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Yankees’ Brian Cashman praises Shohei Ohtani as he makes plea for him while hanging off a building

 Yankees GM Brian Cashman does a test run

 Yankees GM Brian Cashman does a test run for this Sunday's  descent down the 22 stories of the Landmark Building held at the Landmark Square Stamford, Connecticut, on Dec. 1, 2017. Credit: Patrick E. McCarthy

STAMFORD, Conn. — How much does Brian Cashman want Shohei Ohtani to be a Yankee?

Cashman made a live televised plea to the two-way Japanese star on Friday while hanging from a building in Stamford.

“Ohtani-san, New York’s been waiting for this moment,” Cashman said to a Fox 5 camera. “This is a stage for all the great players in the world to play on. Obviously, we believe you’re one of those next great players. I hope you’re listening. We’re saying it loud, from the top of buildings, we’re interested.”

Earlier, Cashman stood on the rooftop of One Landmark Square, the building that he will rappel down on Sunday while dressed as an elf as part of the city’s annual holiday festivities. The general manager would love to play Santa Claus to Yankees fans by signing Ohtani before the Dec. 22 deadline.

Ohtani was posted on Friday and is available to all major-league clubs for a $20-million fee, which will go to his Japanese team, the Nippon Ham Fighters. Under the rules, the Yankees can offer the righthanded pitcher and lefthanded hitter a $3.5-million signing bonus, which is the second-most of any team. The Texas Rangers can offer the 23-year-old $3.53 million.

“He’s an exciting young talent and would fit perfectly with us,” Cashman said. “But unfortunately he would fit very well for everybody.”

Cashman said the Yankees are willing to let Ohtani pitch as a starter and hit on the days he is not starting. Ohtani is an outfielder, but the Yankees and all other American League clubs can offer the designated hitter spot for when he is not pitching, which should help their chances against National League clubs.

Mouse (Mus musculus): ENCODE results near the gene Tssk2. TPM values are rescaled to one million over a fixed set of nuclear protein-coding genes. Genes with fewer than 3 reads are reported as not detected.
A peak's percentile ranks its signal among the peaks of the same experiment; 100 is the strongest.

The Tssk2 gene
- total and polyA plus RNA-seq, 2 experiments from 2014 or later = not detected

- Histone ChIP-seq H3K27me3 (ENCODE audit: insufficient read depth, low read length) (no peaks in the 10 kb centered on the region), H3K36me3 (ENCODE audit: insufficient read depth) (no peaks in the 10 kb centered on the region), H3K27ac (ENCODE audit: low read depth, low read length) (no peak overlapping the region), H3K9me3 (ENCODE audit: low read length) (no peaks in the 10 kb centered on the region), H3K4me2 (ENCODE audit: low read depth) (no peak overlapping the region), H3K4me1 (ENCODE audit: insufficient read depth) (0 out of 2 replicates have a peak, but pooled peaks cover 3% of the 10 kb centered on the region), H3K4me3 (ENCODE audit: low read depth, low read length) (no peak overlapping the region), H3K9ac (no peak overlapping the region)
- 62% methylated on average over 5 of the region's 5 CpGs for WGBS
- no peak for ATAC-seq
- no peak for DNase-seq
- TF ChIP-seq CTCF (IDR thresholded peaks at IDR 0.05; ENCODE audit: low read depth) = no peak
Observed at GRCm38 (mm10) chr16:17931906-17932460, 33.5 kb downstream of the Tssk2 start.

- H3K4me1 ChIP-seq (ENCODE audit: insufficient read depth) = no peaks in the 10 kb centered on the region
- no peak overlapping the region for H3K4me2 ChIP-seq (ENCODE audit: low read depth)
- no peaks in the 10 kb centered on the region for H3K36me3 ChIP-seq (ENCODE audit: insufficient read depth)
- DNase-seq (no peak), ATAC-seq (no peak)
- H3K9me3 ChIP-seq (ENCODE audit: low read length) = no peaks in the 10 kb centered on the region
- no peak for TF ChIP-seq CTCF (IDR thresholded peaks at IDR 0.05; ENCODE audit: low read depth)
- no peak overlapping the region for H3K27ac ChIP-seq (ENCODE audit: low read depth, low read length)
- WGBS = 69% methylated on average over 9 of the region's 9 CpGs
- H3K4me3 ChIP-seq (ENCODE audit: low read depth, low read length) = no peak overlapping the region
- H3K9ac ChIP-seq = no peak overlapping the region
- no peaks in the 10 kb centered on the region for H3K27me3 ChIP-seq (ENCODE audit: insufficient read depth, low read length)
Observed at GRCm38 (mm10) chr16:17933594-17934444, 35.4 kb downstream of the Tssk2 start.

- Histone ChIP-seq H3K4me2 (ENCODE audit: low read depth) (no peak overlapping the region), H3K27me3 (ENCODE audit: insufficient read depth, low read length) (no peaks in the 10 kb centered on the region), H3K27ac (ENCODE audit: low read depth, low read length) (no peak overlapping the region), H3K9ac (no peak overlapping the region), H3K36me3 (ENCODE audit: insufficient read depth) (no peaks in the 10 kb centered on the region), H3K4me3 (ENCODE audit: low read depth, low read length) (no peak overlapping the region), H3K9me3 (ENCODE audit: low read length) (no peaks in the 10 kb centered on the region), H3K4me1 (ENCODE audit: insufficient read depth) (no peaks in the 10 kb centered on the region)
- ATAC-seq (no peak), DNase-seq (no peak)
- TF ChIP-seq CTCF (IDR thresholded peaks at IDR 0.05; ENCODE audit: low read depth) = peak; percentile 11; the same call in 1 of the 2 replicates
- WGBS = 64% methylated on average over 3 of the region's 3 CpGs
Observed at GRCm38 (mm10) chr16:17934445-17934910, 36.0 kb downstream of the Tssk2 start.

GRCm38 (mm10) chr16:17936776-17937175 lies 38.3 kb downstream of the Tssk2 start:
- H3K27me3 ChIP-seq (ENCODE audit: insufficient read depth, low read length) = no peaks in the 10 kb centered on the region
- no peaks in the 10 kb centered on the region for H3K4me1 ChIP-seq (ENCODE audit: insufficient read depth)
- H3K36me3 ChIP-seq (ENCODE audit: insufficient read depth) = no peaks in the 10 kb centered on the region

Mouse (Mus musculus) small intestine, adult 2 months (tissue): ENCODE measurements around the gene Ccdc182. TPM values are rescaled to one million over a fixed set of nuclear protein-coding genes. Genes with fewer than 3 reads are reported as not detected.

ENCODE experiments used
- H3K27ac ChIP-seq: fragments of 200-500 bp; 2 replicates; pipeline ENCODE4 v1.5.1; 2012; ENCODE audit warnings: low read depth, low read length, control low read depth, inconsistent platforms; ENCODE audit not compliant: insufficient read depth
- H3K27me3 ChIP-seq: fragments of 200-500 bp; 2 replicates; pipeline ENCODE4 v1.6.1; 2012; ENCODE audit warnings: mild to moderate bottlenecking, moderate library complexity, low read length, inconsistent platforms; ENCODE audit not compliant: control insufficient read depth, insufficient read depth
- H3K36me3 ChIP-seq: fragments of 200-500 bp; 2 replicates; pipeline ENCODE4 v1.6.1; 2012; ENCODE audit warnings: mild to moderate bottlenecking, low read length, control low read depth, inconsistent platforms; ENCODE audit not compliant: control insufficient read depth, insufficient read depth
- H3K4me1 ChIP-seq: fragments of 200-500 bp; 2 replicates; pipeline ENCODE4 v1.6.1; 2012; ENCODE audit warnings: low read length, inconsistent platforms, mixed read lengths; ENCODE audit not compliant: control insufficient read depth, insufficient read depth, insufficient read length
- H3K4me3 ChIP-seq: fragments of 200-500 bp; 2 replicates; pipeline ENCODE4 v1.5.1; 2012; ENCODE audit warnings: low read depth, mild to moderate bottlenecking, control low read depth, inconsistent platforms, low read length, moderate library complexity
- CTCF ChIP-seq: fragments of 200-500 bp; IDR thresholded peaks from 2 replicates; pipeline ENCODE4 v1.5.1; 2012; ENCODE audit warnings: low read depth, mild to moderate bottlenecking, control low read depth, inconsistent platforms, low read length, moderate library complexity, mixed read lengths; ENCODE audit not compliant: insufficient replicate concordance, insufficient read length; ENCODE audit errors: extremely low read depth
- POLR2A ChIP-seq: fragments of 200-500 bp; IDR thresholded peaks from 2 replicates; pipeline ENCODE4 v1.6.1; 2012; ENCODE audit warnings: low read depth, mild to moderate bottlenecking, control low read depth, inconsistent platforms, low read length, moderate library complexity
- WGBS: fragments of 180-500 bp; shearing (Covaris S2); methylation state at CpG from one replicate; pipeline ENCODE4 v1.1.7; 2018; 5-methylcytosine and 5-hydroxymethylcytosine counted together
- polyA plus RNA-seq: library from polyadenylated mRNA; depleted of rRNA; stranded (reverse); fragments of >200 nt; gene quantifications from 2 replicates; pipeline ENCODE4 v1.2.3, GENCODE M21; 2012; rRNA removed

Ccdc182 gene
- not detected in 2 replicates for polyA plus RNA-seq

What the Yankees cannot use is their financial might because of the restrictions placed on Ohtani’s contract under the rules agreed to by Major League Baseball, Nippon Professional Baseball and the MLB Players Association. As a true free agent, Ohtani might command a contract of more than $200 million, but because of his age, that is not the case.

Last week, the Yankees and other interested clubs submitted a detailed response to a getting-to-know-you questionnaire for Ohtani prepared by his representatives at CAA.

“We spent a lot of time and it involved a lot of different departments,” Cashman said. “Obviously, he’s a player of unique abilities. Certainly hopeful that he sees all the characteristics the New York Yankees would have to offer. But again, a very dynamic, unique player that can play both sides of the ball and an exciting talent. Certainly this franchise has spent a long time looking at this player, scouting him all the way back to 2012. [I] flew over there in August to personally see him pitch. He’s someone of extreme value and very attractive talent and a unique talent because he possesses the ability to play both sides of the ball as a hitter and pitcher. We’re anxious to see how this process will play out.”

Cashman stressed the Yankees’ successful history with Japanese players such as Masahiro Tanaka and Hideki Matsui. Both could be part of the team’s pitch to Ohtani. Cashman said he didn’t know if and when in-person meetings with Ohtani will begin and that the only contact through Friday had been the questionnaire.

“We took great pains in an effort to educate him and his family and his representation about who the New York Yankees are and what we bring,” Cashman said. “Whether it’s within that clubhouse, within that locker room, within the facilities, with the dynamics of our franchise. We have great ownership here that’s been in place now as a family for 40 years with a winning legacy and a commitment to winning that’s second to none . . . That should be an attractive quality to anybody who’s looking to play at the highest level. It’s a big stage here and it’s meant to have the best talent play on it. Ohtani represents the next great talent that’s available in the world of baseball. This stage is made for players like this and that’s why we certainly are going to be aggressive in this process to the degree we can, because it’s not a bidding war.”

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